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Conspiracy Theories of the Cosmos



Conspiracies in the Cosmos

A second sun? A ninth planet? Cosmonauts lost in space? Murder? Welcome to 2020 and another year of exploring Intrigue and Mystery! The start of a new year invokes reflection and anticipation. One thing is certain, whether we go backward or forward in time, we’ll find mysteries to delight in and conspiracies to consider – even in science. And why not? Science IS wildly creative. Our working theories are literally our best guess – our best explanation for an observation – until we come up with something better. We kick off the New Year with some Intriguing theories and conspiracies floating around in space and time.

The Sun’s Evil Twin

It’s a sensational story, the evil twin, and not uncommon for a daytime drama. But in the cosmos? There’s solid science to back up the possibility that another star, a twin to our Sun, exists.  Mathematical models tell us almost every star is born with a buddy, that binary systems are common and the fact that we have only one is unusual.

Let’s walk through the science around this crazy idea…

A team from UC Berkley studied the Persius Cloud, a stellar nursery 600 light-years away. They input the data into computer simulations to model different scenarios. In the end, the only way to make all the pieces fit is to conclude that ALL stars with the mass of our sun begin as part of a binary system.  An estimated 60% of them move away to form single-star systems while the rest drift closer into tight binary systems. The research is published online.

So assuming our system is among the 60% that move away from one another, then WHERE is the twin? Space is an unimaginably big, BIG place. It could be anywhere. It might’ve migrated outside of our solar system and is floating somewhere in the Milky Way, maybe joined a different star system. Or it could be a black dwarf star that’s still in our Solar System, and we simply can’t see it. Thus, making it the evil twin because it poses a collision hazard for the rest of the neighborhood. Perhaps it launched the asteroid that killed off the dinosaurs.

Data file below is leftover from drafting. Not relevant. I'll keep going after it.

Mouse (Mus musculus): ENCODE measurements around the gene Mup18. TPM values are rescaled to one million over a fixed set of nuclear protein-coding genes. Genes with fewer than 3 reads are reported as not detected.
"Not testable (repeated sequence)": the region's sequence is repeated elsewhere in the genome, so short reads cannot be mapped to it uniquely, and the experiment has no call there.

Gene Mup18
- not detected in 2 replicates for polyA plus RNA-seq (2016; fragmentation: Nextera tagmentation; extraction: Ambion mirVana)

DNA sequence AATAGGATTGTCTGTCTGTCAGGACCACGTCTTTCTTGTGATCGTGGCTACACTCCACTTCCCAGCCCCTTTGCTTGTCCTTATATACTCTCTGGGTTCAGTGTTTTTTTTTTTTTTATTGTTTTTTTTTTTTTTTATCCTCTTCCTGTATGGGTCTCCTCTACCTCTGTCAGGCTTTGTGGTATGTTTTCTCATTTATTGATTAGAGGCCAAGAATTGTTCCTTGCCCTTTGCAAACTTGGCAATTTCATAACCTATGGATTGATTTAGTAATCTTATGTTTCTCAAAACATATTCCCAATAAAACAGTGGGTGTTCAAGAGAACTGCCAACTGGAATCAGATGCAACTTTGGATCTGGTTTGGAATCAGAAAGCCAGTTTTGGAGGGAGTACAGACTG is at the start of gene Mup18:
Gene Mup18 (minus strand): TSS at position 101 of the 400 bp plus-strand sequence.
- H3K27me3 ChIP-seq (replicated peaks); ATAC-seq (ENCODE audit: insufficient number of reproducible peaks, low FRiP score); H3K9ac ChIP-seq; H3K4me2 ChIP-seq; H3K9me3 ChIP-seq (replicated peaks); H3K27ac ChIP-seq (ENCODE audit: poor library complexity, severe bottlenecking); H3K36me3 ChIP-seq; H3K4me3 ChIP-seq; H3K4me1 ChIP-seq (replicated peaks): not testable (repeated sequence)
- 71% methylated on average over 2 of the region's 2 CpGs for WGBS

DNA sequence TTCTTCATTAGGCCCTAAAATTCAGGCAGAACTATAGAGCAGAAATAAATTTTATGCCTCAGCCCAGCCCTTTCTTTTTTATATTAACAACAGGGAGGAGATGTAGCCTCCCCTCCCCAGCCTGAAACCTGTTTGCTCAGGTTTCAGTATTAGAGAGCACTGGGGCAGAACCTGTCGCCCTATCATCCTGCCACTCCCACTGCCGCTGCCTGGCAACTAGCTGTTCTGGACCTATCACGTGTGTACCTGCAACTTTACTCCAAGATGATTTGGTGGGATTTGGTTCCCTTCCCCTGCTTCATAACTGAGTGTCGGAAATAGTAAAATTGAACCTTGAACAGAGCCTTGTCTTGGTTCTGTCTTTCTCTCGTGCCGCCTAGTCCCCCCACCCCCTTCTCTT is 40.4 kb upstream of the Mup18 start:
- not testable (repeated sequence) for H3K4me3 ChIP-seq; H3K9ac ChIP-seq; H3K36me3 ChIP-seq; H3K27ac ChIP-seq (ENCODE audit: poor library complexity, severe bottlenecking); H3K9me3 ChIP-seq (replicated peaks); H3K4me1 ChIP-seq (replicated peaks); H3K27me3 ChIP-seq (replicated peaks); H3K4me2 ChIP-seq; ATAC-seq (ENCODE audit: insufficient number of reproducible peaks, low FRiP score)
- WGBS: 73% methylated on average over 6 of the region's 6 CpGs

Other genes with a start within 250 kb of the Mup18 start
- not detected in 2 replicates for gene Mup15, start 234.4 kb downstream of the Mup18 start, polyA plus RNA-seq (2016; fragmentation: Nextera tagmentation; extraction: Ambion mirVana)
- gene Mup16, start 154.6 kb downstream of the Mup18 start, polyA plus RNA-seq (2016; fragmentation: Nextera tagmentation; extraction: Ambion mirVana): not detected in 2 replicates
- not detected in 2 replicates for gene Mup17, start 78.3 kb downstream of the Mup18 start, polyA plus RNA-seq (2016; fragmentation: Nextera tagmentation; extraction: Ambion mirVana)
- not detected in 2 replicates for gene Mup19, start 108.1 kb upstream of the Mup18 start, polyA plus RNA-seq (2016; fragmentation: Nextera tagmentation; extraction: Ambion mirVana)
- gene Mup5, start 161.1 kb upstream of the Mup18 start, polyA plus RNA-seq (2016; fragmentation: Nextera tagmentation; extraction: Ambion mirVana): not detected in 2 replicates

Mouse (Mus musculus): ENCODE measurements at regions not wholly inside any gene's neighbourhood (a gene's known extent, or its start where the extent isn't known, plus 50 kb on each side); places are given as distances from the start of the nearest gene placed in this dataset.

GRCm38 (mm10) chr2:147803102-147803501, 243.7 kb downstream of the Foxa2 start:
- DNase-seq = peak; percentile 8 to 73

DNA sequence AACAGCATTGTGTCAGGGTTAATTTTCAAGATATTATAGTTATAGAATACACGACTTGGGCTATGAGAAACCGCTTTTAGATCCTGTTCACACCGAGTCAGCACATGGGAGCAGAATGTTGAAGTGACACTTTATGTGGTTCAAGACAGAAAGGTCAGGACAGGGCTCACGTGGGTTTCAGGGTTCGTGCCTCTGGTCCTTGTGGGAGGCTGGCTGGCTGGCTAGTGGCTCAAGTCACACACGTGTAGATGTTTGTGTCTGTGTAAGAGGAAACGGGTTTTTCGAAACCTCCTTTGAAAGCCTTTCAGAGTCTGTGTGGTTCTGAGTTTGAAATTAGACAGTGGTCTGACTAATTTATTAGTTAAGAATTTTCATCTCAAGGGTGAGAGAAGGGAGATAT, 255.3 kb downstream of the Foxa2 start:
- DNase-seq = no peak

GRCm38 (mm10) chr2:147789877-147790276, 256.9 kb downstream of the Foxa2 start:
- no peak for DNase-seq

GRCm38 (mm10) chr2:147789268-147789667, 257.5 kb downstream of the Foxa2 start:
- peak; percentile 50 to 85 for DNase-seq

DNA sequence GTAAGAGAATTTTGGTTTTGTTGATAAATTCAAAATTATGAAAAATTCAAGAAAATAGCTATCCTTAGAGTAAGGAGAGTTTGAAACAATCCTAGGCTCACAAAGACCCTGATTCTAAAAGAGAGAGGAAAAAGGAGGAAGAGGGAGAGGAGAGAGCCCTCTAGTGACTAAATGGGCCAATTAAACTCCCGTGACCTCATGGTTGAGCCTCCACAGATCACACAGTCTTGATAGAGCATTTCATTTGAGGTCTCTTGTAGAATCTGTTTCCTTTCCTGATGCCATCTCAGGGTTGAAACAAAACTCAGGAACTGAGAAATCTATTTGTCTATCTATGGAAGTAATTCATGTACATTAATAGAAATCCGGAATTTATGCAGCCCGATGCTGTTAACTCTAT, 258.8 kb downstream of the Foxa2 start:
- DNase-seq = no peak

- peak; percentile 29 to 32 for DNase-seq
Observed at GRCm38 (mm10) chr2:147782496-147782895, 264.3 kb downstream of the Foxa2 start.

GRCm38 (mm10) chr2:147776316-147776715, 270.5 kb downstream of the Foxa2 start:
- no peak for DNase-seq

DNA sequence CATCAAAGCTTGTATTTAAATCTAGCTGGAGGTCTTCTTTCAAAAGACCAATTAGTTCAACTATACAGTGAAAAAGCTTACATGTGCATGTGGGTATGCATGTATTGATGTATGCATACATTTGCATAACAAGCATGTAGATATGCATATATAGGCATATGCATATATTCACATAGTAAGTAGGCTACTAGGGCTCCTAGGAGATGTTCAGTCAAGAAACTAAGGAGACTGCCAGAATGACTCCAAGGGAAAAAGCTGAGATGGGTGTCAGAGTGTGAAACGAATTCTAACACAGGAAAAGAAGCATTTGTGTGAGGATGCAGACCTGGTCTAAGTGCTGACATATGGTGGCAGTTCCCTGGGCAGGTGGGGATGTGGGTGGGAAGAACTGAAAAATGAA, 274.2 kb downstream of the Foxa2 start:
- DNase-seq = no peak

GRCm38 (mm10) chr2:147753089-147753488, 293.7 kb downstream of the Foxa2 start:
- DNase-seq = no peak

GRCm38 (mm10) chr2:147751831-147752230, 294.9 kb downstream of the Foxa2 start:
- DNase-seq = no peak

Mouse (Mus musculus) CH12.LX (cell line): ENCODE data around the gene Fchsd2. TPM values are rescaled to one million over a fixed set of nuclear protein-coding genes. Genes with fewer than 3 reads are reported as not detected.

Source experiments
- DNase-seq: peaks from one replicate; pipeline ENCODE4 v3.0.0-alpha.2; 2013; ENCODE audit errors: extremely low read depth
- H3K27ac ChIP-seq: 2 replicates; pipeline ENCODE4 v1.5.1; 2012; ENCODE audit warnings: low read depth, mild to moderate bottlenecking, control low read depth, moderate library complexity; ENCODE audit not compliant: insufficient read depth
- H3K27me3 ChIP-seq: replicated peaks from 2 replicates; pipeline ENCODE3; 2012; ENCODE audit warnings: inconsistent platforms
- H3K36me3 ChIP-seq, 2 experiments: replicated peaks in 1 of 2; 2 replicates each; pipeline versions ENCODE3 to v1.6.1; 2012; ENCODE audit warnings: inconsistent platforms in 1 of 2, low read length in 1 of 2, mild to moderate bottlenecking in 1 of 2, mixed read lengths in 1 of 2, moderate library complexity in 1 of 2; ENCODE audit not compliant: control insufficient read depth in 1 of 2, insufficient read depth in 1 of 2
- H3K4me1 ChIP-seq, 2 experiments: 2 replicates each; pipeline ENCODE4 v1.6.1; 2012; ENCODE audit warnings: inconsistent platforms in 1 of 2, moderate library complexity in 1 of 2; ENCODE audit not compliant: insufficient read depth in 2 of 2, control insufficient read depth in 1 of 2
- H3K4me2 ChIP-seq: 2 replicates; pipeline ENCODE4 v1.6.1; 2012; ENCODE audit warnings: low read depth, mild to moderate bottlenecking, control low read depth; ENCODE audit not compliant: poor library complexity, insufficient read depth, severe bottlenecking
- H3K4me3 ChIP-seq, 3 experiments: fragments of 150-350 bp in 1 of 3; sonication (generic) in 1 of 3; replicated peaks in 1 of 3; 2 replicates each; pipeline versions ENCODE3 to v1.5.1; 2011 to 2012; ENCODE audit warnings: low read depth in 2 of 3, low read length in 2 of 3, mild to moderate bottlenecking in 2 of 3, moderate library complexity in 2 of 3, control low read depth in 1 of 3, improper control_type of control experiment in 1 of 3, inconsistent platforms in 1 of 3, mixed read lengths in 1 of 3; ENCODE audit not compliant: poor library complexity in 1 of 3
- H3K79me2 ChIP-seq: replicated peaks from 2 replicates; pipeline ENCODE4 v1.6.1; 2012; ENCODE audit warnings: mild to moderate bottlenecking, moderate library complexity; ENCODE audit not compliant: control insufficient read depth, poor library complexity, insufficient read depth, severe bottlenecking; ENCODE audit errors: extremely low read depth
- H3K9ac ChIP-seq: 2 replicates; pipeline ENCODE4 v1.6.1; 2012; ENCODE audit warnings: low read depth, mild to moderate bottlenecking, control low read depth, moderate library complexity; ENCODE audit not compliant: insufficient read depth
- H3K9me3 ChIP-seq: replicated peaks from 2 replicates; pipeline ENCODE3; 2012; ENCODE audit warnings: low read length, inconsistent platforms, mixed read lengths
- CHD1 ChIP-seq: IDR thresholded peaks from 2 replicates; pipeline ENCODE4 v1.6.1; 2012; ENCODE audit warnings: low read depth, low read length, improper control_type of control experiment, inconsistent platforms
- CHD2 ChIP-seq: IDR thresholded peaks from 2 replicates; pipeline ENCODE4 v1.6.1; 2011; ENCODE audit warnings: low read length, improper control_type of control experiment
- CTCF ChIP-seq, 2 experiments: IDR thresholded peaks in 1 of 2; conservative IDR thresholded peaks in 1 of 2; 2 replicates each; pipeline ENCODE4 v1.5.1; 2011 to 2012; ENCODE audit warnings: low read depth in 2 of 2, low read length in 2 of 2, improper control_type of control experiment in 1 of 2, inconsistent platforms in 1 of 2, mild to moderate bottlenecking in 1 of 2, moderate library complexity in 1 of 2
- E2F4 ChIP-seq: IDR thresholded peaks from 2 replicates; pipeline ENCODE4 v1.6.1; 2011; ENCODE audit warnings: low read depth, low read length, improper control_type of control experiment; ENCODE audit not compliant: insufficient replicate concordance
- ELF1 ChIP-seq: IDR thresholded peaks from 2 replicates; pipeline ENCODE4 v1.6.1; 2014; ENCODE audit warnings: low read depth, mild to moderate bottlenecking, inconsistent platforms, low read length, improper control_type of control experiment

Image credit:  NASA/JPL-Caltech, Artist Rendering

Whether the sun has a twin, the fact remains that our single-star system is unusual. According to NASA, “Binary and multiple-star systems are about twice as abundant as single-star systems in our galaxy, and, in theory, other galaxies.” Further, observations from NASA’s Spitzer Space Telescope reveal that mature planetary systems are more frequent around close-knit twin or binary stars than a single star like our sun. That is to say, a double sunset is more commonplace in the universe.

Imagine a double sunset!

 Image credit: NASA/JPL-Caltech, Artist Rendering

Soviet Cover ups of Lost Cosmonauts

History books have written Yuri Gargarin was the 1st man in space. The Cosmonaut successfully completed one orbit of the earth in April 1961. However, the theory alleges that several Cosmonauts went to space in the 1960s but did not return.

Two Italian brothers who were amateur radio operators have recordings to support the theory. They allege to have heard and, in some cases, recorded secret Soviet space missions with tragic and mysterious endings – the dying and suffocating sounds of lost cosmonauts and SOS calls that grew dimmer.